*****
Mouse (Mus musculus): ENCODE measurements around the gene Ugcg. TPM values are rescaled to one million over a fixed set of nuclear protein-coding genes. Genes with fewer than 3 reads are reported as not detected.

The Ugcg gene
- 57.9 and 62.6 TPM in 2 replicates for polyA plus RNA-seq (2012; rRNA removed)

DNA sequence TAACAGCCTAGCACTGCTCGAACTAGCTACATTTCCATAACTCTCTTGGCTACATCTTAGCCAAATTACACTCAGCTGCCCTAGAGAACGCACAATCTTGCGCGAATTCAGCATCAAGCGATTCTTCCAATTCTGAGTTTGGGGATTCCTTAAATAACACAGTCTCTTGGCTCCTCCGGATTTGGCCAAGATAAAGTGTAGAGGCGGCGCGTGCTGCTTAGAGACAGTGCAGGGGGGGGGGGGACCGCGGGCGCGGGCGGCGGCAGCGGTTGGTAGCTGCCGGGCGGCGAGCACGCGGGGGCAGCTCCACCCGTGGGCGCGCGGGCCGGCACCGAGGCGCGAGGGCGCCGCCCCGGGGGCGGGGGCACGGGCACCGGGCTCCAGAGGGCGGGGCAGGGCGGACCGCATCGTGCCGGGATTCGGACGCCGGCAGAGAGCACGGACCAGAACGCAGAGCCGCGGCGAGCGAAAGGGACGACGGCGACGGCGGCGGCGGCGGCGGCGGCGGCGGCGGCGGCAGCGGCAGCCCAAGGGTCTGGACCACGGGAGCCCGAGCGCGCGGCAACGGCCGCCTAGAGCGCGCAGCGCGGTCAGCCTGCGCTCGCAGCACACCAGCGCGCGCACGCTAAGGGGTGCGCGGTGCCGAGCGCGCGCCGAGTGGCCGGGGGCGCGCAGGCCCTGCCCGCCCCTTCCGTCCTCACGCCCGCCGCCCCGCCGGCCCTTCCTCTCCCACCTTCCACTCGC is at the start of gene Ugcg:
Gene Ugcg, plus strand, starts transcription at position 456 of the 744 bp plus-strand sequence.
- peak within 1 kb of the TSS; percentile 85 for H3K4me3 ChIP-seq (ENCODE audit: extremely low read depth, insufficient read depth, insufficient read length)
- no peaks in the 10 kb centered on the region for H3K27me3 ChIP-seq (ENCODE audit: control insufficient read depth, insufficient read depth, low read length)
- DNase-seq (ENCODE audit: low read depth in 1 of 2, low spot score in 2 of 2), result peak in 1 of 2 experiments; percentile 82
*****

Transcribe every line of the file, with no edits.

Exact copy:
Mouse (Mus musculus): ENCODE measurements around the gene Ugcg. TPM values are rescaled to one million over a fixed set of nuclear protein-coding genes. Genes with fewer than 3 reads are reported as not detected.

The Ugcg gene
- 57.9 and 62.6 TPM in 2 replicates for polyA plus RNA-seq (2012; rRNA removed)

DNA sequence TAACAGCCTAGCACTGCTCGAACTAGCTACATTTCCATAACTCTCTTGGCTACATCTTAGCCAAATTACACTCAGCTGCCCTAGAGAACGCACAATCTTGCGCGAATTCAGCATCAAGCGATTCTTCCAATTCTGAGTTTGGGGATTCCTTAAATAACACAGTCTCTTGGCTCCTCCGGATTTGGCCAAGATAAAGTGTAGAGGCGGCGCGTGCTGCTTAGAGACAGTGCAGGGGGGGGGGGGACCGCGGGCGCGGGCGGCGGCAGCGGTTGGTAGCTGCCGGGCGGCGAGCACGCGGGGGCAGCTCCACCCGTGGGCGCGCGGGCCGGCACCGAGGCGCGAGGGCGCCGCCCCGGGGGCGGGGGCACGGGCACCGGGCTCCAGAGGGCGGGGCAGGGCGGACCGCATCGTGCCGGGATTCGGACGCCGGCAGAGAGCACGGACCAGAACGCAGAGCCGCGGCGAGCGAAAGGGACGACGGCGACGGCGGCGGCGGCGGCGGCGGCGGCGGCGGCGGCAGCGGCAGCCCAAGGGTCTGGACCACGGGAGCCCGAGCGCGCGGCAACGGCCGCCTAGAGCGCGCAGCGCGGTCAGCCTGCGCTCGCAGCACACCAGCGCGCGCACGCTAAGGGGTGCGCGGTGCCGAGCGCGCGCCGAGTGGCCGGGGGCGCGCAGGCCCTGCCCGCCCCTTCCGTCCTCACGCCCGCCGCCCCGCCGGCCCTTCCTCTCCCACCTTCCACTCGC is at the start of gene Ugcg:
Gene Ugcg, plus strand, starts transcription at position 456 of the 744 bp plus-strand sequence.
- peak within 1 kb of the TSS; percentile 85 for H3K4me3 ChIP-seq (ENCODE audit: extremely low read depth, insufficient read depth, insufficient read length)
- no peaks in the 10 kb centered on the region for H3K27me3 ChIP-seq (ENCODE audit: control insufficient read depth, insufficient read depth, low read length)
- DNase-seq (ENCODE audit: low read depth in 1 of 2, low spot score in 2 of 2), result peak in 1 of 2 experiments; percentile 82